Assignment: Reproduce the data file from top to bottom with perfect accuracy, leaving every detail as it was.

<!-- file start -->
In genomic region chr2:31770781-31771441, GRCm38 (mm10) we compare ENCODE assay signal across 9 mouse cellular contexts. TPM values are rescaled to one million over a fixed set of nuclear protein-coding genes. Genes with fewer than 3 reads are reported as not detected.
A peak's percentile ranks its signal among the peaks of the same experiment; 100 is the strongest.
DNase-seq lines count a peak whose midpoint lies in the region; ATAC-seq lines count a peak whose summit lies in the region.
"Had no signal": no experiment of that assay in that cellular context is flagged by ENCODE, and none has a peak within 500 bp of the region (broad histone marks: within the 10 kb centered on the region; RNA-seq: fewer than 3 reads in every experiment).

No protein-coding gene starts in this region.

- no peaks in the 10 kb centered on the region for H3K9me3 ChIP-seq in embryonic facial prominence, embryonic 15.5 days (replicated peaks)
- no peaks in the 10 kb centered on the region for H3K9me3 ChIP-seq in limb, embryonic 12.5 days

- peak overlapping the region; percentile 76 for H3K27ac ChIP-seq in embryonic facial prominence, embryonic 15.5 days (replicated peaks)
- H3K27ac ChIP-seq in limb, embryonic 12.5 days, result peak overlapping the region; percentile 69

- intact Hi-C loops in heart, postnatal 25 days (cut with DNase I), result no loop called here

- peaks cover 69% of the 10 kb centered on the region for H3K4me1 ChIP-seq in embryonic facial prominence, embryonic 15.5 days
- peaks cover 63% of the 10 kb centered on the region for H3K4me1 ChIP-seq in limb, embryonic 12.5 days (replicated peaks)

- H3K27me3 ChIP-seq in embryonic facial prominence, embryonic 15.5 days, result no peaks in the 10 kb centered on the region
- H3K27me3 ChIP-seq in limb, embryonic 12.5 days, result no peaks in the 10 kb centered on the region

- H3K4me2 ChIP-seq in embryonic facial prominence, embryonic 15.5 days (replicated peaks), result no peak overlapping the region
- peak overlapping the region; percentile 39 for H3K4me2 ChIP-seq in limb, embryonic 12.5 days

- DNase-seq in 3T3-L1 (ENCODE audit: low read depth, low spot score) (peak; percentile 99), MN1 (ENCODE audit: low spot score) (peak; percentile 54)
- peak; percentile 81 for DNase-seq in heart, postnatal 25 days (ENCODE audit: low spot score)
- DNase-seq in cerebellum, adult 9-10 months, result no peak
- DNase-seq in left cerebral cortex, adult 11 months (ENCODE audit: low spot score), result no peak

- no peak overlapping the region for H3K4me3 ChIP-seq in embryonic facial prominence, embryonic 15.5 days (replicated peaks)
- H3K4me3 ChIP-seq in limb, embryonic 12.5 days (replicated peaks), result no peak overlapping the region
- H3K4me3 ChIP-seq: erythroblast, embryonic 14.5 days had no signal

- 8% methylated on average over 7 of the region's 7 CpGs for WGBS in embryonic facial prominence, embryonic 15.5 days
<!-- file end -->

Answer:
In genomic region chr2:31770781-31771441, GRCm38 (mm10) we compare ENCODE assay signal across 9 mouse cellular contexts. TPM values are rescaled to one million over a fixed set of nuclear protein-coding genes. Genes with fewer than 3 reads are reported as not detected.
A peak's percentile ranks its signal among the peaks of the same experiment; 100 is the strongest.
DNase-seq lines count a peak whose midpoint lies in the region; ATAC-seq lines count a peak whose summit lies in the region.
"Had no signal": no experiment of that assay in that cellular context is flagged by ENCODE, and none has a peak within 500 bp of the region (broad histone marks: within the 10 kb centered on the region; RNA-seq: fewer than 3 reads in every experiment).

No protein-coding gene starts in this region.

- no peaks in the 10 kb centered on the region for H3K9me3 ChIP-seq in embryonic facial prominence, embryonic 15.5 days (replicated peaks)
- no peaks in the 10 kb centered on the region for H3K9me3 ChIP-seq in limb, embryonic 12.5 days

- peak overlapping the region; percentile 76 for H3K27ac ChIP-seq in embryonic facial prominence, embryonic 15.5 days (replicated peaks)
- H3K27ac ChIP-seq in limb, embryonic 12.5 days, result peak overlapping the region; percentile 69

- intact Hi-C loops in heart, postnatal 25 days (cut with DNase I), result no loop called here

- peaks cover 69% of the 10 kb centered on the region for H3K4me1 ChIP-seq in embryonic facial prominence, embryonic 15.5 days
- peaks cover 63% of the 10 kb centered on the region for H3K4me1 ChIP-seq in limb, embryonic 12.5 days (replicated peaks)

- H3K27me3 ChIP-seq in embryonic facial prominence, embryonic 15.5 days, result no peaks in the 10 kb centered on the region
- H3K27me3 ChIP-seq in limb, embryonic 12.5 days, result no peaks in the 10 kb centered on the region

- H3K4me2 ChIP-seq in embryonic facial prominence, embryonic 15.5 days (replicated peaks), result no peak overlapping the region
- peak overlapping the region; percentile 39 for H3K4me2 ChIP-seq in limb, embryonic 12.5 days

- DNase-seq in 3T3-L1 (ENCODE audit: low read depth, low spot score) (peak; percentile 99), MN1 (ENCODE audit: low spot score) (peak; percentile 54)
- peak; percentile 81 for DNase-seq in heart, postnatal 25 days (ENCODE audit: low spot score)
- DNase-seq in cerebellum, adult 9-10 months, result no peak
- DNase-seq in left cerebral cortex, adult 11 months (ENCODE audit: low spot score), result no peak

- no peak overlapping the region for H3K4me3 ChIP-seq in embryonic facial prominence, embryonic 15.5 days (replicated peaks)
- H3K4me3 ChIP-seq in limb, embryonic 12.5 days (replicated peaks), result no peak overlapping the region
- H3K4me3 ChIP-seq: erythroblast, embryonic 14.5 days had no signal

- 8% methylated on average over 7 of the region's 7 CpGs for WGBS in embryonic facial prominence, embryonic 15.5 days